That was a boon for Backpage, whose sales subsequently quintupled, according to Advanced Interactive Marketing. If McKenna and company likewise force Backpage out of the business, competitors such as stand ready and waiting to pick it up. Already, AIM reports, these up-and-comers are stealing market share from Backpage. And when one of them gets big enough, the attorneys general, or perhaps Gov. McKenna, Mayor McGinn, or his successor can launch a new campaign against it.

So it goes in such crusades: The authorities squeeze the balloon, forcing the sex or drug or gambling vendors to find other outlets, and hoping some of them, and some victims and customers, shake out along the way. And, of course, taking their own cut in the currency of political advantage.


Please support independent local news for all.

We rely on donations from readers like you to sustain Crosscut's in-depth reporting on issues critical to the PNW.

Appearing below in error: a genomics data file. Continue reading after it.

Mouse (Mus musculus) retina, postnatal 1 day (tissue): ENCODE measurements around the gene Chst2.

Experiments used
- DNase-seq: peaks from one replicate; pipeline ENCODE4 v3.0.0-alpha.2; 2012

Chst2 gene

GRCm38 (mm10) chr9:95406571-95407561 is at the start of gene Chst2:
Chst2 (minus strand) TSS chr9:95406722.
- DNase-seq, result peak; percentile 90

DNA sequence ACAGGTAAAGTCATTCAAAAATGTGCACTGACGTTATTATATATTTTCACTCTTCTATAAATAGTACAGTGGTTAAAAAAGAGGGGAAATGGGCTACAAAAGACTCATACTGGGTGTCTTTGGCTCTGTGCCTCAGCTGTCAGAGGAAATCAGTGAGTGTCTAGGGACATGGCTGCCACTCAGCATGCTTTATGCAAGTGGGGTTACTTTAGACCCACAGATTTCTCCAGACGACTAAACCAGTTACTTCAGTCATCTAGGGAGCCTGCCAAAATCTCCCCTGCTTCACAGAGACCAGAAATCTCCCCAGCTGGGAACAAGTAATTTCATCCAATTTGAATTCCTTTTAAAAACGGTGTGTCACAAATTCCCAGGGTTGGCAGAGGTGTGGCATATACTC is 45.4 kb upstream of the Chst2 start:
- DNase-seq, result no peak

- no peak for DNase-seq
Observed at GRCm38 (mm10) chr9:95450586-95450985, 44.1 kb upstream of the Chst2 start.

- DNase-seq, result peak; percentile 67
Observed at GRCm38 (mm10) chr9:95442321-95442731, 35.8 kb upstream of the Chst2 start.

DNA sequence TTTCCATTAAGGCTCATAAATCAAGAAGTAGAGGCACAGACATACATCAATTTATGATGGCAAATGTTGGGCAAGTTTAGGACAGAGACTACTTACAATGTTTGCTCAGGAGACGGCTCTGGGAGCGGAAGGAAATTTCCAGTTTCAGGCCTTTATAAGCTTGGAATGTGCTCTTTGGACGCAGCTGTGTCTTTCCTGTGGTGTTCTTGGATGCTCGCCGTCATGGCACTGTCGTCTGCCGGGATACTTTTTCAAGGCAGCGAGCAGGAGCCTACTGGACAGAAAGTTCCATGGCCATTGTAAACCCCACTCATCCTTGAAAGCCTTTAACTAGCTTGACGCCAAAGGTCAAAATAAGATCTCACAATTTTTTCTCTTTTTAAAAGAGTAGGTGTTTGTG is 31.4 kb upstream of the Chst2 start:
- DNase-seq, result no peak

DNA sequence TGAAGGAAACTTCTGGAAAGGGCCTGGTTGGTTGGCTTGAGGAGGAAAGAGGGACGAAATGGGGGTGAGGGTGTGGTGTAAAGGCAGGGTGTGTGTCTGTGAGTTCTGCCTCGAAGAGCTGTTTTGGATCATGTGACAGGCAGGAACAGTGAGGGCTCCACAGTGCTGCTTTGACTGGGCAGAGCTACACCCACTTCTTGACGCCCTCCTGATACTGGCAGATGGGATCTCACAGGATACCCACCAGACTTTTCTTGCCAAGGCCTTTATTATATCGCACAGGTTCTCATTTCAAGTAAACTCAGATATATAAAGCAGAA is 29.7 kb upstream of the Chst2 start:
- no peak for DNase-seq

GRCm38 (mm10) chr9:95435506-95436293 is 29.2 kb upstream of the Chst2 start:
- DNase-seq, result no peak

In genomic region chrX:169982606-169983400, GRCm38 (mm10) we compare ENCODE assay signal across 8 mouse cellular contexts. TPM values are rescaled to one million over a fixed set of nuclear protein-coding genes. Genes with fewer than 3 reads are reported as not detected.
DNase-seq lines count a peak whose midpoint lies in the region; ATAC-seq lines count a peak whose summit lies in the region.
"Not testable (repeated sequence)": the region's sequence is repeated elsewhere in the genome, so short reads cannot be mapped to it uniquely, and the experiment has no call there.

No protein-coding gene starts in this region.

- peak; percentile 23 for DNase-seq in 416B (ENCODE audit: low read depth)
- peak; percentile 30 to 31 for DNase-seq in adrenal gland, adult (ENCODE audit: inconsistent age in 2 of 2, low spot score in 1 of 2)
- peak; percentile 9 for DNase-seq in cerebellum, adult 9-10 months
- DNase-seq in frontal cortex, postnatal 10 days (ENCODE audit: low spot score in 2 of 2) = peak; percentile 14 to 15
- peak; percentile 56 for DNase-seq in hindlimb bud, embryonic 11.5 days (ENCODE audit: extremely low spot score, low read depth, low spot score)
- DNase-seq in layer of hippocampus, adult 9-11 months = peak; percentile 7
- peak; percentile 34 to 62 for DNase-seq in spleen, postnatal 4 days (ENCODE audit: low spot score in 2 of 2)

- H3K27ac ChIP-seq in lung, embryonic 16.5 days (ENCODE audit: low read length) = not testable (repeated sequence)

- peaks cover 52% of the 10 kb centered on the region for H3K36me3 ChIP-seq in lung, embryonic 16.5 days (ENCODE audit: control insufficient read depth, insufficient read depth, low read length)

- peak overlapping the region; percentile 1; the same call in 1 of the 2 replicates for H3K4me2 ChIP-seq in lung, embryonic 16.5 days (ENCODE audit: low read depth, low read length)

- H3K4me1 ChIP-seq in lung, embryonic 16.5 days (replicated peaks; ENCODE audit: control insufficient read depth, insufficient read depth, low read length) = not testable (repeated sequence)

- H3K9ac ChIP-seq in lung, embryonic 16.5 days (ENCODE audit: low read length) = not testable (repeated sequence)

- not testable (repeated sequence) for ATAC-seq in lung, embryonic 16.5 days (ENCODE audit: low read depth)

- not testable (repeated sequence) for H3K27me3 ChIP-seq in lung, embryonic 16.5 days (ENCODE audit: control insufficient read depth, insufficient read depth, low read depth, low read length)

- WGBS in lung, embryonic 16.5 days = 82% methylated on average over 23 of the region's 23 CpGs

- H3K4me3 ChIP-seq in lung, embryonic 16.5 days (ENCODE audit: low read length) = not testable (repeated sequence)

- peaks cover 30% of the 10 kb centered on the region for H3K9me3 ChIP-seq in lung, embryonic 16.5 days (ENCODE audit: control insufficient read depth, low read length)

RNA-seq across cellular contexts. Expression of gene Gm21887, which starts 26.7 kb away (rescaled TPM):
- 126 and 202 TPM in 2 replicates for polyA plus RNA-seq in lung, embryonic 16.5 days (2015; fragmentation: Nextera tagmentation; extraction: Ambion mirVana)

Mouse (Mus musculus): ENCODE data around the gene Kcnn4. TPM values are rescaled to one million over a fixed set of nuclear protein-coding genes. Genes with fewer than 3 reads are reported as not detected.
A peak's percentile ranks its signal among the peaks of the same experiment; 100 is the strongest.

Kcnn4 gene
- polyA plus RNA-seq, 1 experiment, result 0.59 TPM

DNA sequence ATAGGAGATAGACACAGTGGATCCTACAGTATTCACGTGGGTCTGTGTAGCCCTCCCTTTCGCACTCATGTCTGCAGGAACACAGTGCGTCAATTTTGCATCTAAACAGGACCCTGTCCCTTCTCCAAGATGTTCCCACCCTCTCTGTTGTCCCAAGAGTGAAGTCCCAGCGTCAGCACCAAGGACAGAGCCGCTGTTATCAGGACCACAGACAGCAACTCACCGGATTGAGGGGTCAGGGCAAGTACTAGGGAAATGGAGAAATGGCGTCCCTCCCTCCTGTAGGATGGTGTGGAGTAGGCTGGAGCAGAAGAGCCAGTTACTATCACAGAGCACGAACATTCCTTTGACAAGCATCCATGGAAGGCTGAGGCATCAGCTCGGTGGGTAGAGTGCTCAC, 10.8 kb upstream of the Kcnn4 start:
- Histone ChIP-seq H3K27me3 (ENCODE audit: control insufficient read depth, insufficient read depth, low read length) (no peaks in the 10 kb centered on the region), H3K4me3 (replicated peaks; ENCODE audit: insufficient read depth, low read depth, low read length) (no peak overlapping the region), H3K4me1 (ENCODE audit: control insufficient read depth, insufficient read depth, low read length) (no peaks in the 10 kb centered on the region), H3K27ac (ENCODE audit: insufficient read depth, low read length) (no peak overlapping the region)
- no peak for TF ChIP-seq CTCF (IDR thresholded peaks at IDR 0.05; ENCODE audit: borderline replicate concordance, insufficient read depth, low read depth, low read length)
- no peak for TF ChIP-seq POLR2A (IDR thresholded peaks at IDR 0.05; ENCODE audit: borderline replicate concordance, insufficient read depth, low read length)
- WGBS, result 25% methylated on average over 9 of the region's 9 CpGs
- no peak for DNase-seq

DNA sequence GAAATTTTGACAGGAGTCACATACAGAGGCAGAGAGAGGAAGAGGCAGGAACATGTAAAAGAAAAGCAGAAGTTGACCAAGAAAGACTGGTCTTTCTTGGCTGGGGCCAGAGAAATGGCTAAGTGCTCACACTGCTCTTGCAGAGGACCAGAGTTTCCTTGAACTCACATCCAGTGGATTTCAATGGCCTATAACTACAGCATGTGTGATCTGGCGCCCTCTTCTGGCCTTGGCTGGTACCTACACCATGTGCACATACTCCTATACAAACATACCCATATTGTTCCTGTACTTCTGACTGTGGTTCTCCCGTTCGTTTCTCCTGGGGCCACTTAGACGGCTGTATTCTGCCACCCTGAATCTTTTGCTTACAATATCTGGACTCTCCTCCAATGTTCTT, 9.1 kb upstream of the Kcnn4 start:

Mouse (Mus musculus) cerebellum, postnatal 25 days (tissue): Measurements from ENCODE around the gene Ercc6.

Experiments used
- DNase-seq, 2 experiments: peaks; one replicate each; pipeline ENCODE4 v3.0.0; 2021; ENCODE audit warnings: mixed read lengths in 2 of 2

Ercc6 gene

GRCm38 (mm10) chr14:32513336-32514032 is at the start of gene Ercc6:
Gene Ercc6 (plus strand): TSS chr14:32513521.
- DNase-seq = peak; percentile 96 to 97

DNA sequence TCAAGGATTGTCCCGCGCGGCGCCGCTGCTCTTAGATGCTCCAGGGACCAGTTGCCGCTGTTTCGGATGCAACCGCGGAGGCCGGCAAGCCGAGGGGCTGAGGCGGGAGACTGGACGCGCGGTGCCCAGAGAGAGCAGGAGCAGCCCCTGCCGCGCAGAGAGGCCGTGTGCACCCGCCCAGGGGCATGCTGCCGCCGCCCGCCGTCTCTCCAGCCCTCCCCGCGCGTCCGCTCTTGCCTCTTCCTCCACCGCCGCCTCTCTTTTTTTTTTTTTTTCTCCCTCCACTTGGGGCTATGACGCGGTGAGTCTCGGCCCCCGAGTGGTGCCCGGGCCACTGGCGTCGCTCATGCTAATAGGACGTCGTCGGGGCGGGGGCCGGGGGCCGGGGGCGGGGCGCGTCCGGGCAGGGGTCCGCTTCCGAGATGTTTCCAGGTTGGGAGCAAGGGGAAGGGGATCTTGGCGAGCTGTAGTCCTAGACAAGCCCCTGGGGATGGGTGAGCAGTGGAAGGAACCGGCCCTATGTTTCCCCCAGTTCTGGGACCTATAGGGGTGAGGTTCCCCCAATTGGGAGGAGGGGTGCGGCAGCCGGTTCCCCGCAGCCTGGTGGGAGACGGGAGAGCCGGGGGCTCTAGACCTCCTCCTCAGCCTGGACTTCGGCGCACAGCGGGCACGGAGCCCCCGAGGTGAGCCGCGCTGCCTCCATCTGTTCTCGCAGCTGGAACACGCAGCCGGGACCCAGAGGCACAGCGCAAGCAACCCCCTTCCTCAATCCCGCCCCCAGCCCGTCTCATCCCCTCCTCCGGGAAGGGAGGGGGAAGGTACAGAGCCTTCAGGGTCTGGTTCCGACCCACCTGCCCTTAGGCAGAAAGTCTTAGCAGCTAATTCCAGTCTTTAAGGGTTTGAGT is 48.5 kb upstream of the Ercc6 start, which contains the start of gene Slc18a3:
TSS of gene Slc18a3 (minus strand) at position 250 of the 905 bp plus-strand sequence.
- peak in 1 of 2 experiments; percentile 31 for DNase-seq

About the Authors & Contributors

Eric Scigliano

Eric Scigliano

Eric Scigliano's reporting on social and environmental issues for The Weekly (later Seattle Weekly) won Livingston, Kennedy, American Association for the Advancement of Science, and other honors. He has also written for Harper's, New Scientist, and many other publications. One of his books, Michelangelo's Mountain, was a finalist for the Washington Book Award. His other books include Puget SoundLove, War, and Circuses (aka Seeing the Elephant); and, with Curtis E. Ebbesmeyer, Flotsametrics.